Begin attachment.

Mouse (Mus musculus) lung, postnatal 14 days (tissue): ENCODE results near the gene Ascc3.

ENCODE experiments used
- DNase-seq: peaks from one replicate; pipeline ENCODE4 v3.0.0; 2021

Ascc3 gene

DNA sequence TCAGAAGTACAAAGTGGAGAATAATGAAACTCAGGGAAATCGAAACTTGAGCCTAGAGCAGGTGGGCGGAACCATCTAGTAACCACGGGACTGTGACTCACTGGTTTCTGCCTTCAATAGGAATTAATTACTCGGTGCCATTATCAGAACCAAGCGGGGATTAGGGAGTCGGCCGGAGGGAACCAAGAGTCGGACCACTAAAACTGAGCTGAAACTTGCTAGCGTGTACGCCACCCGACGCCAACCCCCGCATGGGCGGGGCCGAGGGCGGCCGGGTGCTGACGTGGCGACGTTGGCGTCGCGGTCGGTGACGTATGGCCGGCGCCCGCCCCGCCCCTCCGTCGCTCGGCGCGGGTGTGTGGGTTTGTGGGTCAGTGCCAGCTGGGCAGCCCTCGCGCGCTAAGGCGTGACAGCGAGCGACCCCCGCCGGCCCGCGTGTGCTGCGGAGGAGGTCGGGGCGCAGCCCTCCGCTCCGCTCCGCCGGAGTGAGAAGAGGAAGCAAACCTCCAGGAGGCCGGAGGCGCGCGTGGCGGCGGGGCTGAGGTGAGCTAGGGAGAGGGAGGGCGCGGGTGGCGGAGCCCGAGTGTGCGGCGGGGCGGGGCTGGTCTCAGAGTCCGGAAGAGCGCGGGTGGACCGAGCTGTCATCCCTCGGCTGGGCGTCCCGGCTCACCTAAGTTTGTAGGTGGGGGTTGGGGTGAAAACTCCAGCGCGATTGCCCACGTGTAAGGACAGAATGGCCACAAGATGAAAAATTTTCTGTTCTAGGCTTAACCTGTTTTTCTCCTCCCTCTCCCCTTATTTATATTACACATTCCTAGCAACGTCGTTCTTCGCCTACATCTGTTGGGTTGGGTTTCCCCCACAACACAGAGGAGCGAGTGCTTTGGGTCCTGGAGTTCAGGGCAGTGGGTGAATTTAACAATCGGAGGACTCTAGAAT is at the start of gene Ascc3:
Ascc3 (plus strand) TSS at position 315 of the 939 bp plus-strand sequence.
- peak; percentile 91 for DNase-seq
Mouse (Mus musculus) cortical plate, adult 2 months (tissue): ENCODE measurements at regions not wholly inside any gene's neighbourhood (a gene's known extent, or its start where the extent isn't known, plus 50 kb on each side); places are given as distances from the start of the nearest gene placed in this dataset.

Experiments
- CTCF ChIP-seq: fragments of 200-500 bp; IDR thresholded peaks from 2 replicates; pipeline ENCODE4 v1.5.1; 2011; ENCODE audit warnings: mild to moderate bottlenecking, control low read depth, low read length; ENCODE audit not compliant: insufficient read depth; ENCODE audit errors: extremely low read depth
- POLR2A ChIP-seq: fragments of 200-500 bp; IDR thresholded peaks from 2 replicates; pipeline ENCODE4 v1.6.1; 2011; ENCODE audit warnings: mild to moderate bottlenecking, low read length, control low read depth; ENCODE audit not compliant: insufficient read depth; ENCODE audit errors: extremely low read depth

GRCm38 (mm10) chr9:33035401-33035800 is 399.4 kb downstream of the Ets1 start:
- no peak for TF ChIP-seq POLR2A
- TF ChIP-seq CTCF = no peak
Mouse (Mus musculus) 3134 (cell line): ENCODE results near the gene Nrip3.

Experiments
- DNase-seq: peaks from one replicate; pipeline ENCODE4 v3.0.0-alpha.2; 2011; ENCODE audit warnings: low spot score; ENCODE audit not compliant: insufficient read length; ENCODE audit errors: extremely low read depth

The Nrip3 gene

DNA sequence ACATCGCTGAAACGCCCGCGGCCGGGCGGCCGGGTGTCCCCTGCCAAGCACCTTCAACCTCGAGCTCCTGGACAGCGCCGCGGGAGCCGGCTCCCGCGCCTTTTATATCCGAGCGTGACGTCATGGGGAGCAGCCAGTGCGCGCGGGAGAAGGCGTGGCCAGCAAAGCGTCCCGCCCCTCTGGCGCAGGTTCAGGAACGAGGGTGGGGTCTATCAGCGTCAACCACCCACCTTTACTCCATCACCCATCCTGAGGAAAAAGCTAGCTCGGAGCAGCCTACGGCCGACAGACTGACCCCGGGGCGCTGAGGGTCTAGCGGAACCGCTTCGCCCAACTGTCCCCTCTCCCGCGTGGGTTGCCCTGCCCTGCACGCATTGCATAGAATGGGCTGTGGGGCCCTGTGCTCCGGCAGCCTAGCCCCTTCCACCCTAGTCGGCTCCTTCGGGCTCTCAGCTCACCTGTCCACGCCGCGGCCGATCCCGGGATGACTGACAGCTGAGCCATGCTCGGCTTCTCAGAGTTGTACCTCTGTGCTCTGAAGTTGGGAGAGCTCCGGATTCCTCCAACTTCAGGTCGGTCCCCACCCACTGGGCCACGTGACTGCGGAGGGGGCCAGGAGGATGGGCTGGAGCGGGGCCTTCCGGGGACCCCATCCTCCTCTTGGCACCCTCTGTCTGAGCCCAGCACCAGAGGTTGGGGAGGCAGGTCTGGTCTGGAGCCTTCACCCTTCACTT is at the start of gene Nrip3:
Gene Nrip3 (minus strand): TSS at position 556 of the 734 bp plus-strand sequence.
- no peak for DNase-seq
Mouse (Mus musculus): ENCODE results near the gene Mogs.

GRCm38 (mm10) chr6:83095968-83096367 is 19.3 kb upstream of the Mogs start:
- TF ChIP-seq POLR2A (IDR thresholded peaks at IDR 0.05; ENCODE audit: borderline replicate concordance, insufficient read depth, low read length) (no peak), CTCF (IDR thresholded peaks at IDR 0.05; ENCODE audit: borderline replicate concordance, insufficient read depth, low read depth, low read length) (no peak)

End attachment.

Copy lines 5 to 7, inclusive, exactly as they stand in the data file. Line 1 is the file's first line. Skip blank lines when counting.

DNA sequence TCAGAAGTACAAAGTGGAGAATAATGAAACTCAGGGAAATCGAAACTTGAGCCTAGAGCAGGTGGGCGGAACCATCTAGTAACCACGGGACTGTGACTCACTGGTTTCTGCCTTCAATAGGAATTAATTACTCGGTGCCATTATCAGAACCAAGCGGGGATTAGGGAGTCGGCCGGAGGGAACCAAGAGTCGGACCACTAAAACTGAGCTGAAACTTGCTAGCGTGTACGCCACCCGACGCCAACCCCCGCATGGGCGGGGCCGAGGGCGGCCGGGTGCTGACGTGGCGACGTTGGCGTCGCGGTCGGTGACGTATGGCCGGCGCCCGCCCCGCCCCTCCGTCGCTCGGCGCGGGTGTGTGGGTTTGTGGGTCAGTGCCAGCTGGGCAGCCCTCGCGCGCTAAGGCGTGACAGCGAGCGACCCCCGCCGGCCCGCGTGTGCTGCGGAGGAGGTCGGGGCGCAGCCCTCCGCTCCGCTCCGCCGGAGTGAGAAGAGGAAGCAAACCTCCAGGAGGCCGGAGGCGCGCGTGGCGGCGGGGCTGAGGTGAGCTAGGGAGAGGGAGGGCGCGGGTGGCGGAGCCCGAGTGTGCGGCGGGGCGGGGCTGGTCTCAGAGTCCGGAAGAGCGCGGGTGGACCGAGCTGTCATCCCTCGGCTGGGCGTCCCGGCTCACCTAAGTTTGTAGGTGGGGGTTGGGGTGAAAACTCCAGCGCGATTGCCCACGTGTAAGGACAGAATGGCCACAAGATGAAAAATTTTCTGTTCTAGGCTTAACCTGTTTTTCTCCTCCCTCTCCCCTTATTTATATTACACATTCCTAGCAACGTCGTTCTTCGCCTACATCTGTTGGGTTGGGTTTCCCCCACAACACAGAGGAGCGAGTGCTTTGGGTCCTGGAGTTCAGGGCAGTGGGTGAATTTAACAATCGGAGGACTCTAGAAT is at the start of gene Ascc3:
Ascc3 (plus strand) TSS at position 315 of the 939 bp plus-strand sequence.
- peak; percentile 91 for DNase-seq